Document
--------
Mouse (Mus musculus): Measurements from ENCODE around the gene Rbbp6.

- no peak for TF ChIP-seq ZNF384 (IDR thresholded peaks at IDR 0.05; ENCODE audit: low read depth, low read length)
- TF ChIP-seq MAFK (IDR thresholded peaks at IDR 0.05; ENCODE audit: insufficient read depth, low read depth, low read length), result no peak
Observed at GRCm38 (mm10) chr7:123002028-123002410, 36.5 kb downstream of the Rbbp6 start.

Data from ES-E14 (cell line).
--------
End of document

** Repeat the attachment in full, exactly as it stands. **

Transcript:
Mouse (Mus musculus): Measurements from ENCODE around the gene Rbbp6.

- no peak for TF ChIP-seq ZNF384 (IDR thresholded peaks at IDR 0.05; ENCODE audit: low read depth, low read length)
- TF ChIP-seq MAFK (IDR thresholded peaks at IDR 0.05; ENCODE audit: insufficient read depth, low read depth, low read length), result no peak
Observed at GRCm38 (mm10) chr7:123002028-123002410, 36.5 kb downstream of the Rbbp6 start.

Data from ES-E14 (cell line).